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米辞書に新語登場、日本の言葉「ｚａｉｂａｔｓｕ」も (読売 2005/10/04)
New Merriam-Webster gives diners an 'amuse-bouche'
Mon Oct 3, 2005 6:54 PM ET
By Richard Satran
NEW YORK (Reuters) - What do you call a doctor who makes hospital visits to cut down on other doctors' hospital visits? A hospitalist, of course.
Those questions and other word teasers you may never have tried to puzzle out are defined in this year's updated edition of Merriam-Webster's Collegiate Dictionary, where words like "chick flick" make their debut this year.
With Massachusetts legalizing gay marriage and some other U.S. states offering gay couples legal rights, "civil union" also makes the dictionary, watched as much for cultural significance as for proper English usage.
With gourmet chefs becoming celebrities and their lingo entering the vernacular, "amuse-bouche" made the grade. That refers to the food morsels given gratis at expensive restaurants, where tasting menus often cost $100 or more. French for "entertains the mouth" -- without padding the bill.
Merriam-Webster Inc. President and Publisher John B. Morse said he looks for words entering common usage which are also being used in carefully edited publications.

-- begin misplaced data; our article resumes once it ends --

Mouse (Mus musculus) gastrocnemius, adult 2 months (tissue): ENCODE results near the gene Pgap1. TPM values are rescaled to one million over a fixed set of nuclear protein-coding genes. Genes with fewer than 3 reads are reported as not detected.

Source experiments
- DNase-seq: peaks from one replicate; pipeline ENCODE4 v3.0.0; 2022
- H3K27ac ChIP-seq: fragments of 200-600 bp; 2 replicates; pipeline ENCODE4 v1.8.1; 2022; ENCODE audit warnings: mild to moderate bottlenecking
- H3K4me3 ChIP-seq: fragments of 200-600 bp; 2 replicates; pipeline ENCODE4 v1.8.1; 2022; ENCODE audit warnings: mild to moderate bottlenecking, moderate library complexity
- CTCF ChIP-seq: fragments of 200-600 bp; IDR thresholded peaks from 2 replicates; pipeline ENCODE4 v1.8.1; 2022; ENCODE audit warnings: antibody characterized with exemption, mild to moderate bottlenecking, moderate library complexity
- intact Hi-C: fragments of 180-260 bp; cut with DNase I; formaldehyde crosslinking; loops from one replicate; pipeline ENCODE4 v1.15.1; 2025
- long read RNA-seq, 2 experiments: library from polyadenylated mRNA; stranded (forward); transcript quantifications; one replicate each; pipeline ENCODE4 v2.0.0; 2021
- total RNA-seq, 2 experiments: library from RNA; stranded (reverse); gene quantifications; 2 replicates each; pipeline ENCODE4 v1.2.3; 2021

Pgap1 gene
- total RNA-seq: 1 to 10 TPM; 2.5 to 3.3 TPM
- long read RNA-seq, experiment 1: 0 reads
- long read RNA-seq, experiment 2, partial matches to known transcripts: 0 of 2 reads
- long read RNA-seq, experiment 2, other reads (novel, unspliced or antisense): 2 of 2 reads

"Language changes fast and we need to keep up to date," Morse said. This means adding "a few dozen to 100 new entries" annually.
High-tech has spawned most of the additions over the past decade. This year's batch include cybrarian, "a person who collects and manages information for the World Wide Web," and metadata, "data that provides information about other data."
Health-related words are also being added at a fast clip, including this year's SARS, an "acute respiratory disease."
Personal healthcare, lifestyle and hygiene -- words like "brain freeze" for the headache brought on by eating ice cream too fast, and "bikini wax" -- account for the balance of this year's language inflation.
If all these words sound "so last year," it's probably because they are. The dictionary publisher tries to edit its publication so words are truly being used and will continue to be used, said Morse.